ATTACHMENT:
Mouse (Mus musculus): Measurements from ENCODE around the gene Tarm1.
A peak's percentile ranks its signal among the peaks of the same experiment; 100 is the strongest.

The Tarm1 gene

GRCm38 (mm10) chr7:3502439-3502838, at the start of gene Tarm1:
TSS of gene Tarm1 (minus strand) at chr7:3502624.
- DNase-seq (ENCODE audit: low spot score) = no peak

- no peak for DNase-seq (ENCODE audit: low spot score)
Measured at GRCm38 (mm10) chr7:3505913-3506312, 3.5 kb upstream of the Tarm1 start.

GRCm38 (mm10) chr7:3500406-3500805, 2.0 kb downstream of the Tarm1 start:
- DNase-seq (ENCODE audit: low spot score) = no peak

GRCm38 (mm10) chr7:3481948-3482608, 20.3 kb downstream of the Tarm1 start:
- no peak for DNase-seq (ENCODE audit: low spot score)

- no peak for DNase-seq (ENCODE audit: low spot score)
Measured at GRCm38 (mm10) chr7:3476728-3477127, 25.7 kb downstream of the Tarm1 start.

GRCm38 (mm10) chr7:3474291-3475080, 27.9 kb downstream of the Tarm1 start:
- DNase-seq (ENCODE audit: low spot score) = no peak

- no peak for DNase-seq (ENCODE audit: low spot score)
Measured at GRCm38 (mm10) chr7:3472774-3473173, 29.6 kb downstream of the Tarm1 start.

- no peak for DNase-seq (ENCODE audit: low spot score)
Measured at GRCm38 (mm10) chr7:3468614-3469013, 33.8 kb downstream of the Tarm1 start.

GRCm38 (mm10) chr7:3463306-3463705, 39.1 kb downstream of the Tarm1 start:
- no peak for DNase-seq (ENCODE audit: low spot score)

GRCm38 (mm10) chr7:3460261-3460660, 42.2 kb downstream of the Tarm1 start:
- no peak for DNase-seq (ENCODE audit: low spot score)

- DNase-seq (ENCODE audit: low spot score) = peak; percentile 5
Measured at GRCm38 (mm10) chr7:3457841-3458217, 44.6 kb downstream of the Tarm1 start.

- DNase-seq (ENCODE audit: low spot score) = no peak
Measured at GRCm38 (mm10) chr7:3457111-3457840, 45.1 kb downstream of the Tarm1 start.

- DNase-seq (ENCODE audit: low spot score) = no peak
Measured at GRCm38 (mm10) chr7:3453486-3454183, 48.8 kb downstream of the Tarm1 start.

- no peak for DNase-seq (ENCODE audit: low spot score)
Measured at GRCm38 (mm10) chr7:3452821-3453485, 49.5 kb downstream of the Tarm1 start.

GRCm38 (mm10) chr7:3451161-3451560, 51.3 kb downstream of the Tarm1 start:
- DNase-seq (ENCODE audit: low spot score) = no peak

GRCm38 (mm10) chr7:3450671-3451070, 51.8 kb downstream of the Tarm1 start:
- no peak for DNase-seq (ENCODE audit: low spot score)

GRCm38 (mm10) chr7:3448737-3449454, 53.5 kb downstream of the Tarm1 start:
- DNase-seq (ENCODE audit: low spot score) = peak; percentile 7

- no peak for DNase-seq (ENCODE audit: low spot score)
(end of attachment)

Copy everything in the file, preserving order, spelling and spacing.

Mouse (Mus musculus): Measurements from ENCODE around the gene Tarm1.
A peak's percentile ranks its signal among the peaks of the same experiment; 100 is the strongest.

The Tarm1 gene

GRCm38 (mm10) chr7:3502439-3502838, at the start of gene Tarm1:
TSS of gene Tarm1 (minus strand) at chr7:3502624.
- DNase-seq (ENCODE audit: low spot score) = no peak

- no peak for DNase-seq (ENCODE audit: low spot score)
Measured at GRCm38 (mm10) chr7:3505913-3506312, 3.5 kb upstream of the Tarm1 start.

GRCm38 (mm10) chr7:3500406-3500805, 2.0 kb downstream of the Tarm1 start:
- DNase-seq (ENCODE audit: low spot score) = no peak

GRCm38 (mm10) chr7:3481948-3482608, 20.3 kb downstream of the Tarm1 start:
- no peak for DNase-seq (ENCODE audit: low spot score)

- no peak for DNase-seq (ENCODE audit: low spot score)
Measured at GRCm38 (mm10) chr7:3476728-3477127, 25.7 kb downstream of the Tarm1 start.

GRCm38 (mm10) chr7:3474291-3475080, 27.9 kb downstream of the Tarm1 start:
- DNase-seq (ENCODE audit: low spot score) = no peak

- no peak for DNase-seq (ENCODE audit: low spot score)
Measured at GRCm38 (mm10) chr7:3472774-3473173, 29.6 kb downstream of the Tarm1 start.

- no peak for DNase-seq (ENCODE audit: low spot score)
Measured at GRCm38 (mm10) chr7:3468614-3469013, 33.8 kb downstream of the Tarm1 start.

GRCm38 (mm10) chr7:3463306-3463705, 39.1 kb downstream of the Tarm1 start:
- no peak for DNase-seq (ENCODE audit: low spot score)

GRCm38 (mm10) chr7:3460261-3460660, 42.2 kb downstream of the Tarm1 start:
- no peak for DNase-seq (ENCODE audit: low spot score)

- DNase-seq (ENCODE audit: low spot score) = peak; percentile 5
Measured at GRCm38 (mm10) chr7:3457841-3458217, 44.6 kb downstream of the Tarm1 start.

- DNase-seq (ENCODE audit: low spot score) = no peak
Measured at GRCm38 (mm10) chr7:3457111-3457840, 45.1 kb downstream of the Tarm1 start.

- DNase-seq (ENCODE audit: low spot score) = no peak
Measured at GRCm38 (mm10) chr7:3453486-3454183, 48.8 kb downstream of the Tarm1 start.

- no peak for DNase-seq (ENCODE audit: low spot score)
Measured at GRCm38 (mm10) chr7:3452821-3453485, 49.5 kb downstream of the Tarm1 start.

GRCm38 (mm10) chr7:3451161-3451560, 51.3 kb downstream of the Tarm1 start:
- DNase-seq (ENCODE audit: low spot score) = no peak

GRCm38 (mm10) chr7:3450671-3451070, 51.8 kb downstream of the Tarm1 start:
- no peak for DNase-seq (ENCODE audit: low spot score)

GRCm38 (mm10) chr7:3448737-3449454, 53.5 kb downstream of the Tarm1 start:
- DNase-seq (ENCODE audit: low spot score) = peak; percentile 7

- no peak for DNase-seq (ENCODE audit: low spot score)